Francesca Baker asks whether humans are more of a hindrance than a help when it comes to animal conservation.
Most of us love cute and cuddly things, especially when we get to see them up close. Animal shelters and sanctuaries, nature reserves and zoos all allow us to see our favourite wild species up close, and do a job in supporting their longevity, providing animals with a human helping hand. But are humans helping, or would we better off leaving animals to their own devices?
On my travels around south-east Asia, I came across numerous shelters, sanctuaries and wild animal parks purporting to be saving endangered species. Often controversial, these places would allow rides, petting and viewing, charging a hefty cost, with the funds going towards supporting the animals.
Debates ensued as to whether we should visit or not. Were we doing a valuable service, or playing into animal abuse? This article isn’t looking at which ones were genuine versus those that weren’t; people should make up their own minds which to support.
There have been reports of beating elephants and doping tigers, and indeed some degree of ‘violence’ is necessary to train these wild animals to interact with people.
But let’s take a positive view. The majority, it seems, are a help. But they only exist because humans have been a hindrance for so long. And as always, our remedy is to set up a business to alleviate the damage, in the form of some kind of salvation tourism.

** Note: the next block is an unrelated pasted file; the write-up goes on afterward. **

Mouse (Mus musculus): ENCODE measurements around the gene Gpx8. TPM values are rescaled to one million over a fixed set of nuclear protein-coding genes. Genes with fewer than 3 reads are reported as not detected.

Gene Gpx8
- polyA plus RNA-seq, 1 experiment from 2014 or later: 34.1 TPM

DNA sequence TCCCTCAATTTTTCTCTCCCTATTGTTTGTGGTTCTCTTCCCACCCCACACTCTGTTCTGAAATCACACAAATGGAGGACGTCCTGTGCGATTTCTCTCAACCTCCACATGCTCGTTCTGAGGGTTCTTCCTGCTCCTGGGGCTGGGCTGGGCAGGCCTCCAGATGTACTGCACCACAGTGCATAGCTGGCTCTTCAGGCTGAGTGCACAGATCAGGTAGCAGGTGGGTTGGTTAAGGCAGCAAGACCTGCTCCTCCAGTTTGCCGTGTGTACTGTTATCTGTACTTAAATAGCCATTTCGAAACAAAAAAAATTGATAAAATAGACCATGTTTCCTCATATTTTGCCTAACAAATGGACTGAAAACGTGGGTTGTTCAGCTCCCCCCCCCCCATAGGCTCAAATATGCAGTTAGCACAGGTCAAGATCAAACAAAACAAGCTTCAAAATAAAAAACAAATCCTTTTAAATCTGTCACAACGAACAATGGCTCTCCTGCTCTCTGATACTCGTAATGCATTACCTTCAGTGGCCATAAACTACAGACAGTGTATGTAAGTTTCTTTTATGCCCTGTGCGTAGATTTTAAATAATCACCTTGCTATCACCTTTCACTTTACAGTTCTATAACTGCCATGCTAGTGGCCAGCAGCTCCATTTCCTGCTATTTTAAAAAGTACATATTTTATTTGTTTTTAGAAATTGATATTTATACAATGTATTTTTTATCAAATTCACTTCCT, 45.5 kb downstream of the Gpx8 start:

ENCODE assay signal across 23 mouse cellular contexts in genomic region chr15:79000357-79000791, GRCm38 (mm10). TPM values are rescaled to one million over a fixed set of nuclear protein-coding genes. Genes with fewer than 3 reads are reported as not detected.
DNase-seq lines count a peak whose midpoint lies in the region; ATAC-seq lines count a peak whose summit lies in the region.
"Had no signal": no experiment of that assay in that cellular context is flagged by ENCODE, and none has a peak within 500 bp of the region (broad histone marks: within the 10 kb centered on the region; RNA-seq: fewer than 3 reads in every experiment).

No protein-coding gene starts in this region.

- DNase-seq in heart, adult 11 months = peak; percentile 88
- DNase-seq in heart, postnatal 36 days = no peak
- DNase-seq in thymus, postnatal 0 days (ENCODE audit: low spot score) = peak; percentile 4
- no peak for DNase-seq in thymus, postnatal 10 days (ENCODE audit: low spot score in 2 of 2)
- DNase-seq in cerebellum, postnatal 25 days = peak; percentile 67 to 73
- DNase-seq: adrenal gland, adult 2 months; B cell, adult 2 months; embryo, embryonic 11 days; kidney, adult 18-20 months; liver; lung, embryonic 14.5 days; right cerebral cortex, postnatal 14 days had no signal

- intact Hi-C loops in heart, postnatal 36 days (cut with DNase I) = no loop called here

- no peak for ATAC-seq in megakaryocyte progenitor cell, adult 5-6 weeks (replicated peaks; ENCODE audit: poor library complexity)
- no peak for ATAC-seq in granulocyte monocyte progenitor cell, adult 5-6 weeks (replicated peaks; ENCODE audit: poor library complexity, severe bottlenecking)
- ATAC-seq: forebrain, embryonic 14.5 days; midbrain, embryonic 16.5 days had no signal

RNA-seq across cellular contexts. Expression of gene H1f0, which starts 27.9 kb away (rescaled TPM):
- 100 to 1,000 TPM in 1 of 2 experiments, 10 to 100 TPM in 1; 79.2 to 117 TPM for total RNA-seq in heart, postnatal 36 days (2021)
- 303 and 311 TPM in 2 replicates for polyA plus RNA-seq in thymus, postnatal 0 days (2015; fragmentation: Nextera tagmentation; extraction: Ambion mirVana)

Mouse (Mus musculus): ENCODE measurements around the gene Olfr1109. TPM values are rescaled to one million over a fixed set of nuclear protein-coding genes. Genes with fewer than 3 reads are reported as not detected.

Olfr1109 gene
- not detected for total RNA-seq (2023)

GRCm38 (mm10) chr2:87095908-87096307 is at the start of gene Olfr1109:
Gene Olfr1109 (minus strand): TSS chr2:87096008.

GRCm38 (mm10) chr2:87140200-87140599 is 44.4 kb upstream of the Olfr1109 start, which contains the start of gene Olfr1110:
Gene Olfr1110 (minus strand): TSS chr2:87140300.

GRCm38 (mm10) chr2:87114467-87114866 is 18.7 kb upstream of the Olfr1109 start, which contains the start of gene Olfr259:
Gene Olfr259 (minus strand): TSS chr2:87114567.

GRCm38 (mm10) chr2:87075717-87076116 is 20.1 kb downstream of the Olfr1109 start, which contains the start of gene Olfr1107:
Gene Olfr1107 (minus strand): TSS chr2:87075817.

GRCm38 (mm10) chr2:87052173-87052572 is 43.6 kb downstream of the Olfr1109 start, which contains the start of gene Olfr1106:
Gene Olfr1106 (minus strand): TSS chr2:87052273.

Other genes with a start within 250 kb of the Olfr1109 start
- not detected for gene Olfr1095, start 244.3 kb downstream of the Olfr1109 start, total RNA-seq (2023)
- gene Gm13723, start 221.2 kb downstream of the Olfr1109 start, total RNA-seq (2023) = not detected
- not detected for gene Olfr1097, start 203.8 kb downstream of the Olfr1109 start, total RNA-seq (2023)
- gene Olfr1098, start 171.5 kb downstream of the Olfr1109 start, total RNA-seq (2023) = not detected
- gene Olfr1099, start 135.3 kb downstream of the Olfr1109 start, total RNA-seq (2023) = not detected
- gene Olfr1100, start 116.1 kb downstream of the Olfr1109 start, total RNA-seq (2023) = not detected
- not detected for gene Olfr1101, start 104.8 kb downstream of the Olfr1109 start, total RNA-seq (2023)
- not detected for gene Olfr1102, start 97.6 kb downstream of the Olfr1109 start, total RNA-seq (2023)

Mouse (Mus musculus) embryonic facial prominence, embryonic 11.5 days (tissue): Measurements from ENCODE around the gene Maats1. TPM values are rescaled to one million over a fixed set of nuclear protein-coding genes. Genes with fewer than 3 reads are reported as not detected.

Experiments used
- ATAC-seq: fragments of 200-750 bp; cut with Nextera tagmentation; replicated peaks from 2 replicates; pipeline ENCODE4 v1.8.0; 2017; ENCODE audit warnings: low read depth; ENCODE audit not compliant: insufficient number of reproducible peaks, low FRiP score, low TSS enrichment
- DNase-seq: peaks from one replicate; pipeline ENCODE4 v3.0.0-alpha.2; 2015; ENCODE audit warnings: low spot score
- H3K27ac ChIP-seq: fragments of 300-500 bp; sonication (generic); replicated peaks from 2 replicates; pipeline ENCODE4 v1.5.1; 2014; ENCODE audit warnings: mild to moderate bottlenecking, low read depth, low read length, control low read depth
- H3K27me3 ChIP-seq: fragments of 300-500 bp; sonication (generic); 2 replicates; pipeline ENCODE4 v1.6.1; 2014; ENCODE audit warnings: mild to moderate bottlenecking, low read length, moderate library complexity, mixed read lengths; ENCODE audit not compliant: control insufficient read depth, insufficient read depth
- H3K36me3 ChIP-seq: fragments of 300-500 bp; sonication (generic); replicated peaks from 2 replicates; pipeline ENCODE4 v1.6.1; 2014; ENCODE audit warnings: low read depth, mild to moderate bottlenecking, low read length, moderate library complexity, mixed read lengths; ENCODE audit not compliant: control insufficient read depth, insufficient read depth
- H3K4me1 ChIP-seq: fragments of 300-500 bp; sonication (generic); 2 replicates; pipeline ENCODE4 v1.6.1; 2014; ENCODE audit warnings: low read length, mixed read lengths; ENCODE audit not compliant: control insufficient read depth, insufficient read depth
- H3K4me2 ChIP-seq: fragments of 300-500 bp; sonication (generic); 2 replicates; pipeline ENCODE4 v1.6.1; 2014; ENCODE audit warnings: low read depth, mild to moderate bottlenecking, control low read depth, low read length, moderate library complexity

The WWF estimates that over 10,000 species are made extinct every year. The main causes of this are deforestation and trafficking for exotic pets, tropical gifts and traditional medicines.
In Thailand, a record-breaking 9.6m acres of forest was cut down in the 1990s, and now only a few areas of protected parkland remain. Across the globe, forest destruction is responsible for 2-5% per decade of global biodiversity losses. Commercial hunting causes vast culling of animals, all for apparent human gains.
There’s clearly a demand for it. In 2013, officials at Thai international airport Suvarnabhumi seized over 1,000 animals being trafficked via passenger baggage. One suitcase from Bangladesh was found to house over 470 live tortoises.
The answer has been to create wildlife parks such as the Elephant Park in Chiang Mai, or the Wildlife 1 Sanctuary, also in Chiang Mai, which is an off-grid, self-sustainable rehabilitation centre, training area and vetinary park, focusing on tigers. Unfortunately, once tigers have been supported in this way, and subject to a human influence, they are unable to be released back into the wild. In fact, it has never been achieved successfully.
Humans have created a problem they are now attempting to fix. And we are enjoying fixing it, if the ‘save the whales’ T-shirts, prized photos with tigers and pricey tickets to nature parks that are little more than zoos are anything to go by.
Sanctuaries and reserves are criticised for not being natural, but the situation we have created is one where nature is not natural. We’ve messed with the natural order and it has gone wrong. So it is our responsibility to fix it.
Fixing it isn’t possible of course; too much damage has been done. Once extinct, always extinct. But prevention is better than a cure. These parks and places are doing a good job. But only because we did such a bad job to start with.
Francesca Baker is curious about life and enjoys writing about it. A freelance journalist, event organiser, and minor marketing whizz, she has plenty of ideas, and likes to share them. She writes about music, literature, life, travel, art, London, and other general musings, and organises events that contain at least one of the above. You can find out more at www.andsoshethinks.co.uk.
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